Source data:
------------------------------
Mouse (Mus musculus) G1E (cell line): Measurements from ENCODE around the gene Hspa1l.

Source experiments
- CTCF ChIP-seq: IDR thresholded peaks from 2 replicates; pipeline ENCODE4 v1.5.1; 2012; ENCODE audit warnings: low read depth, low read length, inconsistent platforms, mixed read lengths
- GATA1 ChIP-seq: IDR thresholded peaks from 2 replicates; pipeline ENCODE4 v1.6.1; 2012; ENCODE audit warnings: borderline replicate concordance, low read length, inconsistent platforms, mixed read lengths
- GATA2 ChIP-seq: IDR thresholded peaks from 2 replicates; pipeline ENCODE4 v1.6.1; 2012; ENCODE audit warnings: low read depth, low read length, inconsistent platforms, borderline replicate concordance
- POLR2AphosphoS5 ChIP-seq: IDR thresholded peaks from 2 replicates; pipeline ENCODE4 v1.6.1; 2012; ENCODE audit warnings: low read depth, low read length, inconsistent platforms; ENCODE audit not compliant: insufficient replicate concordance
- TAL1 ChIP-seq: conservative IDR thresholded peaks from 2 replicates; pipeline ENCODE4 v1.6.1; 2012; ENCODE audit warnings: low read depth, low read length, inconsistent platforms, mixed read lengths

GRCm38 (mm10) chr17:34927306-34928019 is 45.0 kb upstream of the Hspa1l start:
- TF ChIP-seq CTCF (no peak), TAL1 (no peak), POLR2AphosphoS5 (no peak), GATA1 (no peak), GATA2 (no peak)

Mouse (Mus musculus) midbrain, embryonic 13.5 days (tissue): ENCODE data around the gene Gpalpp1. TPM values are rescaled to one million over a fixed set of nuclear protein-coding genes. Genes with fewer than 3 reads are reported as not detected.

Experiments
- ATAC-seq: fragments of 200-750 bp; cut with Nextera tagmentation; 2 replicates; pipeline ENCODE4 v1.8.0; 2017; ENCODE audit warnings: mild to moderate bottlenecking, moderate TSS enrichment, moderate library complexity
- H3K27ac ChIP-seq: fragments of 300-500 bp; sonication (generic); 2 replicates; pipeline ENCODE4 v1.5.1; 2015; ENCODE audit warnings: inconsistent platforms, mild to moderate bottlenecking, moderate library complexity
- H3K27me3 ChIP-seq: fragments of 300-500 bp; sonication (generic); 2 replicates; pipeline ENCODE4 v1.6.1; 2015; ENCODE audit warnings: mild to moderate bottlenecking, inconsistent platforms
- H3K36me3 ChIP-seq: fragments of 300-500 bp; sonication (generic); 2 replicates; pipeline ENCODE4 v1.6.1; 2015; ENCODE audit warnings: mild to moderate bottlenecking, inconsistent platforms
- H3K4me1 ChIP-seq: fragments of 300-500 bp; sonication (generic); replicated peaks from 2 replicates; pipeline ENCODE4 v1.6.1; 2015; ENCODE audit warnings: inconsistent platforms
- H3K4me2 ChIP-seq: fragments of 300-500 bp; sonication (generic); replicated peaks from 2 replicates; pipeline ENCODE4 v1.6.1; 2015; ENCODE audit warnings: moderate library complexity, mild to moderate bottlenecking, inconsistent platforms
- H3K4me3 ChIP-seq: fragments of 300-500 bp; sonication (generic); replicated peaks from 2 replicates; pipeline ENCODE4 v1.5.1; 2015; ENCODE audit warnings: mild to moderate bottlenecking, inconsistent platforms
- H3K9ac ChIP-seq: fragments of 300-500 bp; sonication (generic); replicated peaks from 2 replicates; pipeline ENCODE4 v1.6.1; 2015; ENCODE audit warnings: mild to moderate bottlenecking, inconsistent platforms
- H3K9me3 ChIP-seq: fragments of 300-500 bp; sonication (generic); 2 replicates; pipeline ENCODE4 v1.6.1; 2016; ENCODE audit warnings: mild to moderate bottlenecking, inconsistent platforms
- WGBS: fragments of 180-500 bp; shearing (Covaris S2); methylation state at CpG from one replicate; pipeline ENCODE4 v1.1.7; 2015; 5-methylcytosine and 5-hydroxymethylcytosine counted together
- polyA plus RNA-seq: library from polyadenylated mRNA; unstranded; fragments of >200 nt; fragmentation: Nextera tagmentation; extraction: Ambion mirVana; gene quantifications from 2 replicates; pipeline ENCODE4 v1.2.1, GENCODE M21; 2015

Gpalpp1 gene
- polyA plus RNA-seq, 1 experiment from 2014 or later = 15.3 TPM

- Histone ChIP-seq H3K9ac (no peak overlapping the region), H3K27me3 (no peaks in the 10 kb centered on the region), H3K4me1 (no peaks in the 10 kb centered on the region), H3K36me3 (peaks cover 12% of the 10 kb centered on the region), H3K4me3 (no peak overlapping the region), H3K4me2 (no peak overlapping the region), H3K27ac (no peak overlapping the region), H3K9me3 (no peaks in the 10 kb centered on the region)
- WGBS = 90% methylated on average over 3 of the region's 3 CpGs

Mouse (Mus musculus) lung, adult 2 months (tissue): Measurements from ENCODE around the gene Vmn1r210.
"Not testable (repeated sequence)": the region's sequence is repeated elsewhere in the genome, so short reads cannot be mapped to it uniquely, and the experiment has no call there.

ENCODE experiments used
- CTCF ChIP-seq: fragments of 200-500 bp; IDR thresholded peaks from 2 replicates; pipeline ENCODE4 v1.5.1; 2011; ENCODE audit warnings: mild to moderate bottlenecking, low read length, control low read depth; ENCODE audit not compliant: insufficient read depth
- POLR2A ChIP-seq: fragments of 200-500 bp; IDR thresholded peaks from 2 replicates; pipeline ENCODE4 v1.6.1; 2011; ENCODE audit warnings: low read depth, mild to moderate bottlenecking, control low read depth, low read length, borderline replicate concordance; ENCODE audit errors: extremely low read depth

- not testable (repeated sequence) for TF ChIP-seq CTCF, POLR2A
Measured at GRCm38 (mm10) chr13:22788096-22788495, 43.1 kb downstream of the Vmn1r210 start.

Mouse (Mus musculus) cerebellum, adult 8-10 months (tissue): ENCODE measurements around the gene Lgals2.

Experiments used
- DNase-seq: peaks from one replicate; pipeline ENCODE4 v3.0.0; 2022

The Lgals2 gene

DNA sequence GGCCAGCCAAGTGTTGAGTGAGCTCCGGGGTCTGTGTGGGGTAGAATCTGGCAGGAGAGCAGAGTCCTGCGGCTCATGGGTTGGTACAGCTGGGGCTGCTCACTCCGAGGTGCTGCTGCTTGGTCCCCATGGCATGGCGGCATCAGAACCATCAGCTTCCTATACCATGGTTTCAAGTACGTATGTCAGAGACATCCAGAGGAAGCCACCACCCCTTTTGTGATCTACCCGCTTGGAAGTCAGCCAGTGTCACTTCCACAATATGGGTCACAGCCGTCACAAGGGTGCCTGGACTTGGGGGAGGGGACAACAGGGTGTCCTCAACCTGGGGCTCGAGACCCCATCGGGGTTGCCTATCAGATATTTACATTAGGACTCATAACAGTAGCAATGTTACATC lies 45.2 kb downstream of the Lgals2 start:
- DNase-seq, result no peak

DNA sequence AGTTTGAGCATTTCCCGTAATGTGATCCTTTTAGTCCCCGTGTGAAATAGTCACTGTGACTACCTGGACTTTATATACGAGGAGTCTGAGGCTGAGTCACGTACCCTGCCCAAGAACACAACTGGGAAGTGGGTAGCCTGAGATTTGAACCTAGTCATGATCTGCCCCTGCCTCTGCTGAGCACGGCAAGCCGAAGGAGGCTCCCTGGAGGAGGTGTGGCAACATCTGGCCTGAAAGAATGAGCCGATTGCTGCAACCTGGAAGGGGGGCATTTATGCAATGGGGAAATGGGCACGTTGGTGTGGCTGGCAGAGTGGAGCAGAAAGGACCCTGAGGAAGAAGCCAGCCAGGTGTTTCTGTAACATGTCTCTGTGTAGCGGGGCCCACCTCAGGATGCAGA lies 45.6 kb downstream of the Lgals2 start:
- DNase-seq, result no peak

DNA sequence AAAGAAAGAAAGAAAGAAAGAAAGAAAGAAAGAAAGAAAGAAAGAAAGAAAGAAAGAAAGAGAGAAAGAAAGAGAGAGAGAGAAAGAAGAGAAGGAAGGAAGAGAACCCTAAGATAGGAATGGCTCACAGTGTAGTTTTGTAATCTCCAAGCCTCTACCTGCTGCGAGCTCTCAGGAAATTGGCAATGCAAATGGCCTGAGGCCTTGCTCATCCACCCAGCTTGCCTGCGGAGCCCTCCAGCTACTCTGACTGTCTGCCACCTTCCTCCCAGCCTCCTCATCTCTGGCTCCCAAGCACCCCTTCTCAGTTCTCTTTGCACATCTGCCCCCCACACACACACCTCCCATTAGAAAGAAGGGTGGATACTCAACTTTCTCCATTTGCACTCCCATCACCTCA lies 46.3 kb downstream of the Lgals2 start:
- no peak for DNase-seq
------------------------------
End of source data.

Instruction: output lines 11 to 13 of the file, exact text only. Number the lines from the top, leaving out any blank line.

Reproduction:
Experiments
- ATAC-seq: fragments of 200-750 bp; cut with Nextera tagmentation; 2 replicates; pipeline ENCODE4 v1.8.0; 2017; ENCODE audit warnings: mild to moderate bottlenecking, moderate TSS enrichment, moderate library complexity
- H3K27ac ChIP-seq: fragments of 300-500 bp; sonication (generic); 2 replicates; pipeline ENCODE4 v1.5.1; 2015; ENCODE audit warnings: inconsistent platforms, mild to moderate bottlenecking, moderate library complexity